Juli Zeh is considered one of the brightest of contemporary young writers in the German language.
Following on from the dark, cocaine-fuelled Eagles and Angels , another of her works is now available in an excellent translation. On the surface Dark Matter resembles the earlier novel. Here, too, there is a grisly murder and the language is as sharp, the humour as wry – but the narrative, set in Freiburg by the Black Forest, plays out in a milieu a world away from that of cut-throat dealers.
The obsessions of these characters are for the mysteries of physics: Sebastian, husband and doting father, is a professor as excited by his subject as in those student days in the company of compelling Oskar. His friend dressed in a morning-coat and yearned for the days of the Enlightenment, abhorring the half-truths of popular science. A falling-out has driven the men apart. Sebastian opts for the role of family man and academic, while Oskar heads an influential research institute in Geneva. But they still meet on the first Friday of every month, and debate deep into the night. Sebastian's wife, Maike, and little Liam glean pleasure from these tempestuous visits.
When Liam is kidnapped, and Sebastian told he must kill a man to get him back, his life careers out of kilter. Friendly professor or killer, schoolboy larks or deadly intent, professional jealousy or the jealousy of a lover?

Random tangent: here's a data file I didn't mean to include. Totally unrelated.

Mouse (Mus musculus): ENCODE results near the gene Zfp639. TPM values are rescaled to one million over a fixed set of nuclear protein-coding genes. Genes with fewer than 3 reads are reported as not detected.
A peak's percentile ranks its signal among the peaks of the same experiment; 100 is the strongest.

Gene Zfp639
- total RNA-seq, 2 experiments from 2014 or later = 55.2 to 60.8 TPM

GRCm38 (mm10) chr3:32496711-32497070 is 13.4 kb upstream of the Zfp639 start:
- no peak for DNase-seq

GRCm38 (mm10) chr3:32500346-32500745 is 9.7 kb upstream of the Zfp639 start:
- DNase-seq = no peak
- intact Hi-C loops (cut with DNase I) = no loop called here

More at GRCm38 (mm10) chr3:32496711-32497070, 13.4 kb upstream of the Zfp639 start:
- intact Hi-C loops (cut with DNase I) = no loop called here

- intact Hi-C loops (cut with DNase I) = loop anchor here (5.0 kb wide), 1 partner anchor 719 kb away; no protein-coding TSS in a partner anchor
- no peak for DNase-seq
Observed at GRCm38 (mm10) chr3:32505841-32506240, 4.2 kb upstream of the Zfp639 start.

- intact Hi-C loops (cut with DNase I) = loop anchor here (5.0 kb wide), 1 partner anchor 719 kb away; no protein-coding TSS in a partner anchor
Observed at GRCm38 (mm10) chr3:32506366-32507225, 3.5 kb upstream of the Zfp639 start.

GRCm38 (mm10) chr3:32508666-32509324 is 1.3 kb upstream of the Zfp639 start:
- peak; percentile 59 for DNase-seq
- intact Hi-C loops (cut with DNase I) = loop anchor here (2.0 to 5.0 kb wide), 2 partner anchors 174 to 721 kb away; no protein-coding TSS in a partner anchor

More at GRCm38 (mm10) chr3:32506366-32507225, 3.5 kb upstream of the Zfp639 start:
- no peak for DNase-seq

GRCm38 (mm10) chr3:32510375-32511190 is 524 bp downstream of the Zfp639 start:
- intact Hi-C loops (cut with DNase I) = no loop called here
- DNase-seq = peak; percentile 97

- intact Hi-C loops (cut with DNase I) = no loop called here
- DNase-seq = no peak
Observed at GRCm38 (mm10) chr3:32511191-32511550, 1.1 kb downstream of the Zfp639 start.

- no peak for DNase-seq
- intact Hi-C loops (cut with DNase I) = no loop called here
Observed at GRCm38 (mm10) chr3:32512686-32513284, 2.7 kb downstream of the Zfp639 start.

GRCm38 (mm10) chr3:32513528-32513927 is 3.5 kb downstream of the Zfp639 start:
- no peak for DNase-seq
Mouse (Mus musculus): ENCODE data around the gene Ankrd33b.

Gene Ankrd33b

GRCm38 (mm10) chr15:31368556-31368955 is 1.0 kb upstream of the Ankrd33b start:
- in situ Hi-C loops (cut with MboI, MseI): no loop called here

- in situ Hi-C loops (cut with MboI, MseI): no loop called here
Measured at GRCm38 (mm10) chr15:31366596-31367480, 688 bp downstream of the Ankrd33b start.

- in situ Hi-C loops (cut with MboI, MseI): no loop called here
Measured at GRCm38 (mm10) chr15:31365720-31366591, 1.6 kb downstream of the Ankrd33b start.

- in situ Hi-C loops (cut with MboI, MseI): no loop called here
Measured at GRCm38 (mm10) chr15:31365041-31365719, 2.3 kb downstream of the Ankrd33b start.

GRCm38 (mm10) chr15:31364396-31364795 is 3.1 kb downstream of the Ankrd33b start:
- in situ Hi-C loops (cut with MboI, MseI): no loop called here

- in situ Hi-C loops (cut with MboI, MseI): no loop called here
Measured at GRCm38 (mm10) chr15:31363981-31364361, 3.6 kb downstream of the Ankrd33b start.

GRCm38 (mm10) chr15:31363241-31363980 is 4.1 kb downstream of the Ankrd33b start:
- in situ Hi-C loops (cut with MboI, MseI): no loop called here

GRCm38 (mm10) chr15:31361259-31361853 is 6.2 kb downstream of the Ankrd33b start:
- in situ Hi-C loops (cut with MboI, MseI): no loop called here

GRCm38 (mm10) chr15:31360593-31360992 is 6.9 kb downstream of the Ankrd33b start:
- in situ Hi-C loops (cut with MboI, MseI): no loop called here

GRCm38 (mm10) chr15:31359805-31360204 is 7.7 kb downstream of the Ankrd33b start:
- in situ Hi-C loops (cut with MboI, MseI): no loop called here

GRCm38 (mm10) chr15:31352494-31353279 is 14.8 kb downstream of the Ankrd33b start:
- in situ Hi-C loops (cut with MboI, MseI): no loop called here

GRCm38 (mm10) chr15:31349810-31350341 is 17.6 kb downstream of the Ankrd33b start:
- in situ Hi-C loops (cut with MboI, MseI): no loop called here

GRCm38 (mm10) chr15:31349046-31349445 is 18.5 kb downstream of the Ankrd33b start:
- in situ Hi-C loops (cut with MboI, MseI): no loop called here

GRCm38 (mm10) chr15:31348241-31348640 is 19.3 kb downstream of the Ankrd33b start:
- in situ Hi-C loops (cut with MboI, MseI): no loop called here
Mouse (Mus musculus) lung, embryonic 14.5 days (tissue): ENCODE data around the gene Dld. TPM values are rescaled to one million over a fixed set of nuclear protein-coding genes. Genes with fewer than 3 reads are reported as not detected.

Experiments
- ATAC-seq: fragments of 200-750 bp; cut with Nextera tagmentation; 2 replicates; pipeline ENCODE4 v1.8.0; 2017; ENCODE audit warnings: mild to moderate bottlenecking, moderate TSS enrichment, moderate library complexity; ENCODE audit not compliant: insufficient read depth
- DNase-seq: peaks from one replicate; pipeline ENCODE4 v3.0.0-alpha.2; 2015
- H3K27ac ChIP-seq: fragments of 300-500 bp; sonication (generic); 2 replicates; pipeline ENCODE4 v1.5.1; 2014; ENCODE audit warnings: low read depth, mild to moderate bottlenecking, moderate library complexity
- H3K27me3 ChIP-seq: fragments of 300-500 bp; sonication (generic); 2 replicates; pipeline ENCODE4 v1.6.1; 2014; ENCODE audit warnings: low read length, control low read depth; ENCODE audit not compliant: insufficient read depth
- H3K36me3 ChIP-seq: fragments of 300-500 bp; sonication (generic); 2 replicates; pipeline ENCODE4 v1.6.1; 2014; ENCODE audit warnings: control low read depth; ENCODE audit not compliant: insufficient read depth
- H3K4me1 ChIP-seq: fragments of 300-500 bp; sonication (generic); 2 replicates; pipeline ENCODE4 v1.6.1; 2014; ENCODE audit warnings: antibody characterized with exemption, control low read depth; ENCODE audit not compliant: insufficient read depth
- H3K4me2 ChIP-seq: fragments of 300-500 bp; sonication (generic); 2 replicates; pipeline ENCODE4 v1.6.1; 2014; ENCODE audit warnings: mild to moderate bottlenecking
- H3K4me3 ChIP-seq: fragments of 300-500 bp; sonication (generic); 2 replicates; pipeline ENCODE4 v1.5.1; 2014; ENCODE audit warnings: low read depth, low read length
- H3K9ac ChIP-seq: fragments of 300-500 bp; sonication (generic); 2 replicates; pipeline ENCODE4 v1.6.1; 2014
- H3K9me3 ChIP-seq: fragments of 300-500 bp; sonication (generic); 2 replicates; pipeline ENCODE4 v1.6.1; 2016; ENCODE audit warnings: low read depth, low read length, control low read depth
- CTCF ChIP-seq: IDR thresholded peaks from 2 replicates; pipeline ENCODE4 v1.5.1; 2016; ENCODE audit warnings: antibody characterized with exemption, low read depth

When Detective Schilf steps into the mire, the book shifts in gear: what has been clever and mocking becomes a character study with emotional clout. The heart of this novel lies with the detective on death row – a brain tumour leaves him weeks or hours – and one final case. The unconventional sleuth will use unorthodox methods to solve it, in an attempt to absolve the man who has committed the crime.
Schilf is the novel's winning ingredient. He lost everything dear to him by his own hand in his earlier police life, "the fracture", and is damaged. He is not a handsome man. Great bags beneath his eyes and wrinkles give him something of an "elephant face", and "it's not easy to be charming" with that sort of mug. No stranger to loneliness, he has seen his last months lightened by a younger lover and a passion for chess. With these as his crutches, he sets out determined to do justice to his final case, with morality rather than red tape as his compass.
In a bold gambit, the author reveals from the outset who has killed whom, and why. The surprise lies in the roles of coincidence – which, according to physicists, does not exist – and misapprehension.
Zeh also plays with the reader by setting out, in the style of old serialised novels, what will transpire in each chapter, and teases that this is not the definitive version of events: "It went, we think, something like this" – the "we" being the birds of the mountains, forest and town. The leitmotiv of birds as observers – titmice, macaws, snowy barn owls, crows – convinces, while descriptions of nature bring some passages of poetic beauty.
An additional engaging strand is the reflection on the nature of time, elegantly debated by the two physicists and the detective. Greeted euphorically by critics abroad, this novel ought to find favour in its graceful English guise, too, as a clever and truly entertaining read.